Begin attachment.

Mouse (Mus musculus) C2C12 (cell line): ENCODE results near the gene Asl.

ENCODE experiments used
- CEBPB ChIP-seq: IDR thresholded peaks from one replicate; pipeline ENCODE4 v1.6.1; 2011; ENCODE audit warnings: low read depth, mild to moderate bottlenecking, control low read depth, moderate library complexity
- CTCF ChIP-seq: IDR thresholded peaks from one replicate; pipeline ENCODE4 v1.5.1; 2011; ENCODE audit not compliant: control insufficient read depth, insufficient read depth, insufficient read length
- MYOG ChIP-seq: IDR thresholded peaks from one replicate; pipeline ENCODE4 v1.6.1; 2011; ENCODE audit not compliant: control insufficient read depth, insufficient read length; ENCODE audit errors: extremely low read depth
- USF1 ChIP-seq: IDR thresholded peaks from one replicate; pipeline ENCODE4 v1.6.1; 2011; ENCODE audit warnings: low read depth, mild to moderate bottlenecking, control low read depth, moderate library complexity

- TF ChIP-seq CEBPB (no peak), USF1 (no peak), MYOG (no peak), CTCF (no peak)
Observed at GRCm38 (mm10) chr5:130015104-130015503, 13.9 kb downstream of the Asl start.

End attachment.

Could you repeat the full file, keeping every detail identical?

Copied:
Mouse (Mus musculus) C2C12 (cell line): ENCODE results near the gene Asl.

ENCODE experiments used
- CEBPB ChIP-seq: IDR thresholded peaks from one replicate; pipeline ENCODE4 v1.6.1; 2011; ENCODE audit warnings: low read depth, mild to moderate bottlenecking, control low read depth, moderate library complexity
- CTCF ChIP-seq: IDR thresholded peaks from one replicate; pipeline ENCODE4 v1.5.1; 2011; ENCODE audit not compliant: control insufficient read depth, insufficient read depth, insufficient read length
- MYOG ChIP-seq: IDR thresholded peaks from one replicate; pipeline ENCODE4 v1.6.1; 2011; ENCODE audit not compliant: control insufficient read depth, insufficient read length; ENCODE audit errors: extremely low read depth
- USF1 ChIP-seq: IDR thresholded peaks from one replicate; pipeline ENCODE4 v1.6.1; 2011; ENCODE audit warnings: low read depth, mild to moderate bottlenecking, control low read depth, moderate library complexity

- TF ChIP-seq CEBPB (no peak), USF1 (no peak), MYOG (no peak), CTCF (no peak)
Observed at GRCm38 (mm10) chr5:130015104-130015503, 13.9 kb downstream of the Asl start.